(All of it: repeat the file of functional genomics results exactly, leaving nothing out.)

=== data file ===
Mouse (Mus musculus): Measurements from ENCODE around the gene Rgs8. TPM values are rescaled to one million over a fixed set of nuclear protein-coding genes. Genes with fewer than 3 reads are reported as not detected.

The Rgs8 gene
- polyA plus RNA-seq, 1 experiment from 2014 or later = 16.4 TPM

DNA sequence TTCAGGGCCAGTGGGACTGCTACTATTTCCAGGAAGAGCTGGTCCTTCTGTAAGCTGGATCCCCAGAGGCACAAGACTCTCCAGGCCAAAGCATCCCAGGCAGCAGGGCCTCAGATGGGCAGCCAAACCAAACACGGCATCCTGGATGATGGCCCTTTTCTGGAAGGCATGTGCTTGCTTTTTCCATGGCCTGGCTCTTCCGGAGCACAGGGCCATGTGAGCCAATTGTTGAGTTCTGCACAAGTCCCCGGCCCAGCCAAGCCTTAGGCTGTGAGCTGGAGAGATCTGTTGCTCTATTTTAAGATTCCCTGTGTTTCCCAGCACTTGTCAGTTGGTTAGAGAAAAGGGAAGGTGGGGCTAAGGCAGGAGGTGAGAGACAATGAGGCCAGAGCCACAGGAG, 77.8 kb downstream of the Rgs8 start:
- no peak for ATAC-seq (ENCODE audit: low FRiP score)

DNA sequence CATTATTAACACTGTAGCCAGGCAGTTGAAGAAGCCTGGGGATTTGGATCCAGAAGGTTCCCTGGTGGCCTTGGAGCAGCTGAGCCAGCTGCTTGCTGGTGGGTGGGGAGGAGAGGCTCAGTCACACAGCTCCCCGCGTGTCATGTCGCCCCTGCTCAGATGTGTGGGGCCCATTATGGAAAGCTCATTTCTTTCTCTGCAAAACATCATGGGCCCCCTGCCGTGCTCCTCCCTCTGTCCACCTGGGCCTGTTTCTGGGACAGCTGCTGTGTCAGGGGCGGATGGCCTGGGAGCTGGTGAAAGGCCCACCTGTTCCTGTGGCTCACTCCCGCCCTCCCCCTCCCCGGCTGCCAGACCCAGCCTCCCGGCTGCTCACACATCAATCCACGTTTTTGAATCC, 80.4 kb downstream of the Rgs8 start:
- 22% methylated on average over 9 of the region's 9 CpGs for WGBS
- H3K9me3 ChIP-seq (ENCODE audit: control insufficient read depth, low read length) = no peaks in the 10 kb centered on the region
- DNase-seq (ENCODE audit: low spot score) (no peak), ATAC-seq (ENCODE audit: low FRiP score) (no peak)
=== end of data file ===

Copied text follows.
Mouse (Mus musculus): Measurements from ENCODE around the gene Rgs8. TPM values are rescaled to one million over a fixed set of nuclear protein-coding genes. Genes with fewer than 3 reads are reported as not detected.

The Rgs8 gene
- polyA plus RNA-seq, 1 experiment from 2014 or later = 16.4 TPM

DNA sequence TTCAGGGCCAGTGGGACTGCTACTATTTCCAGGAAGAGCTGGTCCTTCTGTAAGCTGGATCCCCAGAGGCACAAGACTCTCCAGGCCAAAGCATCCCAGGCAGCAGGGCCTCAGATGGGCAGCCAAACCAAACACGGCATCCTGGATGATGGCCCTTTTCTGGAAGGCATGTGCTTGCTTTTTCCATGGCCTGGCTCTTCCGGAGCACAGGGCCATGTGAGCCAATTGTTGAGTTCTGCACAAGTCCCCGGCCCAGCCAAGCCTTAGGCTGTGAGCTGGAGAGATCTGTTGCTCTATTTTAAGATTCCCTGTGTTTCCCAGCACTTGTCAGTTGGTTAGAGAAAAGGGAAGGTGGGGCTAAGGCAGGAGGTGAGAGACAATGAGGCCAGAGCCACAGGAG, 77.8 kb downstream of the Rgs8 start:
- no peak for ATAC-seq (ENCODE audit: low FRiP score)

DNA sequence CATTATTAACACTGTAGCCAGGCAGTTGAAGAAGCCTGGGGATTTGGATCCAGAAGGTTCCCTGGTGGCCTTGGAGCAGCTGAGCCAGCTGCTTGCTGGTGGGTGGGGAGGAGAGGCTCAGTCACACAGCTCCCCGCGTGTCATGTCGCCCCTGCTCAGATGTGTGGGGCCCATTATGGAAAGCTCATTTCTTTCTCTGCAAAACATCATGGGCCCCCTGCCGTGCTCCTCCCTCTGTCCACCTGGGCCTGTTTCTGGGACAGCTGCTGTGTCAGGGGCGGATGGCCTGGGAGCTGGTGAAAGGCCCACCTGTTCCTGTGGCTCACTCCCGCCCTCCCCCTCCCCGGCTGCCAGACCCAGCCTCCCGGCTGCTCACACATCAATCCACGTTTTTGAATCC, 80.4 kb downstream of the Rgs8 start:
- 22% methylated on average over 9 of the region's 9 CpGs for WGBS
- H3K9me3 ChIP-seq (ENCODE audit: control insufficient read depth, low read length) = no peaks in the 10 kb centered on the region
- DNase-seq (ENCODE audit: low spot score) (no peak), ATAC-seq (ENCODE audit: low FRiP score) (no peak)